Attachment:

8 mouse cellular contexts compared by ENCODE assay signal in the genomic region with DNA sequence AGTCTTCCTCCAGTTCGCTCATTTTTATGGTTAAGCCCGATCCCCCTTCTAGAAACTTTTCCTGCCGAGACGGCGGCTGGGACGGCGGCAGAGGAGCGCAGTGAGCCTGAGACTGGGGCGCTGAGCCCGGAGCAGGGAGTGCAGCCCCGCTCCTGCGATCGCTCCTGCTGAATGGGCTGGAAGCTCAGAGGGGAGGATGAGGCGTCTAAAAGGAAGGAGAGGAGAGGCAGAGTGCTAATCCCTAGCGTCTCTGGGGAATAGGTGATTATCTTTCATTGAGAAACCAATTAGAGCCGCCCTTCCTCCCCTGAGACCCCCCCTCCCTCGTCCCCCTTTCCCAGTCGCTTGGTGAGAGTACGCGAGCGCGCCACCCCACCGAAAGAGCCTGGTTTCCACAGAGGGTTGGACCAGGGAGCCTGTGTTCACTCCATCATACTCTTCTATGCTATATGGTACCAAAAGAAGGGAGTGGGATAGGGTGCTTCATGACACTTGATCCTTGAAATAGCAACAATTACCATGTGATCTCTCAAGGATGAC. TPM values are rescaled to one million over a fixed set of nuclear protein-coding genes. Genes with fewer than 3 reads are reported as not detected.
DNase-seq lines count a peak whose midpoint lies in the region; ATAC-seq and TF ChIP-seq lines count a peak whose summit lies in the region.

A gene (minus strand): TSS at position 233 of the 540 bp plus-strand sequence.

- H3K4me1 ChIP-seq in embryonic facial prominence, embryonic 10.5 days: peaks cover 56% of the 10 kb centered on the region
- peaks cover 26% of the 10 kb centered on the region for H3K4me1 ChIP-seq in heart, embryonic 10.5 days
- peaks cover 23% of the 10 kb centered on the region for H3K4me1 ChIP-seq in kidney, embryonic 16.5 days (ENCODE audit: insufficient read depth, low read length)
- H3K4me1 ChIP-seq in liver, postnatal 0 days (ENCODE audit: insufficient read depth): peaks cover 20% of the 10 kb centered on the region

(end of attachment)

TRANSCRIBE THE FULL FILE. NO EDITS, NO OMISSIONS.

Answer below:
8 mouse cellular contexts compared by ENCODE assay signal in the genomic region with DNA sequence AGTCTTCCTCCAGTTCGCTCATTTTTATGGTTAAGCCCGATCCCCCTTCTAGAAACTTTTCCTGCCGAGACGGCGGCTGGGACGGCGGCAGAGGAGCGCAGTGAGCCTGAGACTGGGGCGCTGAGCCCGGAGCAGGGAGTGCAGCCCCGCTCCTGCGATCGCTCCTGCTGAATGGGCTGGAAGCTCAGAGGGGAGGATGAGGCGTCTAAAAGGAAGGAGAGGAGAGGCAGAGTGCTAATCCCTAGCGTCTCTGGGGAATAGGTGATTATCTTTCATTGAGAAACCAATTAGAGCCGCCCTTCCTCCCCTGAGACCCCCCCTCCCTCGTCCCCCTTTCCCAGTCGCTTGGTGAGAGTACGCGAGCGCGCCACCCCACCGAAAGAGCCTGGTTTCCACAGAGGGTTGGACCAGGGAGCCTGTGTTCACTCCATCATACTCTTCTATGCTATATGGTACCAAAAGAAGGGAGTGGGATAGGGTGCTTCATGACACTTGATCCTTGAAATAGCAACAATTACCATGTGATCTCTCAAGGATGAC. TPM values are rescaled to one million over a fixed set of nuclear protein-coding genes. Genes with fewer than 3 reads are reported as not detected.
DNase-seq lines count a peak whose midpoint lies in the region; ATAC-seq and TF ChIP-seq lines count a peak whose summit lies in the region.

A gene (minus strand): TSS at position 233 of the 540 bp plus-strand sequence.

- H3K4me1 ChIP-seq in embryonic facial prominence, embryonic 10.5 days: peaks cover 56% of the 10 kb centered on the region
- peaks cover 26% of the 10 kb centered on the region for H3K4me1 ChIP-seq in heart, embryonic 10.5 days
- peaks cover 23% of the 10 kb centered on the region for H3K4me1 ChIP-seq in kidney, embryonic 16.5 days (ENCODE audit: insufficient read depth, low read length)
- H3K4me1 ChIP-seq in liver, postnatal 0 days (ENCODE audit: insufficient read depth): peaks cover 20% of the 10 kb centered on the region